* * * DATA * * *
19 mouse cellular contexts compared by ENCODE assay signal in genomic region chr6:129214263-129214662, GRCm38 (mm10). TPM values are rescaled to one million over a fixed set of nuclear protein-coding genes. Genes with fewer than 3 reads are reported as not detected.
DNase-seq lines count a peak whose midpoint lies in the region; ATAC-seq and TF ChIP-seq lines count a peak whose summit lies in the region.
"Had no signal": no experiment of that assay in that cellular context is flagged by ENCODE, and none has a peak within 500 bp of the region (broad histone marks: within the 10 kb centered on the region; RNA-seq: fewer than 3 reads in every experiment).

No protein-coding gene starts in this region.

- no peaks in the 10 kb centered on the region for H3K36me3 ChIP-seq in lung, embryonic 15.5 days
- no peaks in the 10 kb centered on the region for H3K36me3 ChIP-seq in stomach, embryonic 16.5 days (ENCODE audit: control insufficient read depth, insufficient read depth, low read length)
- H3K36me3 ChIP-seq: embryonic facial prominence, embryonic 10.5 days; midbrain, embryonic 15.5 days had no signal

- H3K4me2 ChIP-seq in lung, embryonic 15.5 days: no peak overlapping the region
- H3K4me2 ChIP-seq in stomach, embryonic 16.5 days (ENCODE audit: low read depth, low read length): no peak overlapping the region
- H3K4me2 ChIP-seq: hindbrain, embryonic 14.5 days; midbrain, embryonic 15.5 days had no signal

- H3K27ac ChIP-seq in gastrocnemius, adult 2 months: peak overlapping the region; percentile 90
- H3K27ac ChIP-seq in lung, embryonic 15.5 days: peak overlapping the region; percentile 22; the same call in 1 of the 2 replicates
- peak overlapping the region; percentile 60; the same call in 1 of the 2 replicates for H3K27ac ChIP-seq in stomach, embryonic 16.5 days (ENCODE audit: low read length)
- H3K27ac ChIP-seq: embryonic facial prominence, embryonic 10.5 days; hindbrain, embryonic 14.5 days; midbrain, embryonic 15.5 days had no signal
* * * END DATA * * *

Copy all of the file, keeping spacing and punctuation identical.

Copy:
19 mouse cellular contexts compared by ENCODE assay signal in genomic region chr6:129214263-129214662, GRCm38 (mm10). TPM values are rescaled to one million over a fixed set of nuclear protein-coding genes. Genes with fewer than 3 reads are reported as not detected.
DNase-seq lines count a peak whose midpoint lies in the region; ATAC-seq and TF ChIP-seq lines count a peak whose summit lies in the region.
"Had no signal": no experiment of that assay in that cellular context is flagged by ENCODE, and none has a peak within 500 bp of the region (broad histone marks: within the 10 kb centered on the region; RNA-seq: fewer than 3 reads in every experiment).

No protein-coding gene starts in this region.

- no peaks in the 10 kb centered on the region for H3K36me3 ChIP-seq in lung, embryonic 15.5 days
- no peaks in the 10 kb centered on the region for H3K36me3 ChIP-seq in stomach, embryonic 16.5 days (ENCODE audit: control insufficient read depth, insufficient read depth, low read length)
- H3K36me3 ChIP-seq: embryonic facial prominence, embryonic 10.5 days; midbrain, embryonic 15.5 days had no signal

- H3K4me2 ChIP-seq in lung, embryonic 15.5 days: no peak overlapping the region
- H3K4me2 ChIP-seq in stomach, embryonic 16.5 days (ENCODE audit: low read depth, low read length): no peak overlapping the region
- H3K4me2 ChIP-seq: hindbrain, embryonic 14.5 days; midbrain, embryonic 15.5 days had no signal

- H3K27ac ChIP-seq in gastrocnemius, adult 2 months: peak overlapping the region; percentile 90
- H3K27ac ChIP-seq in lung, embryonic 15.5 days: peak overlapping the region; percentile 22; the same call in 1 of the 2 replicates
- peak overlapping the region; percentile 60; the same call in 1 of the 2 replicates for H3K27ac ChIP-seq in stomach, embryonic 16.5 days (ENCODE audit: low read length)
- H3K27ac ChIP-seq: embryonic facial prominence, embryonic 10.5 days; hindbrain, embryonic 14.5 days; midbrain, embryonic 15.5 days had no signal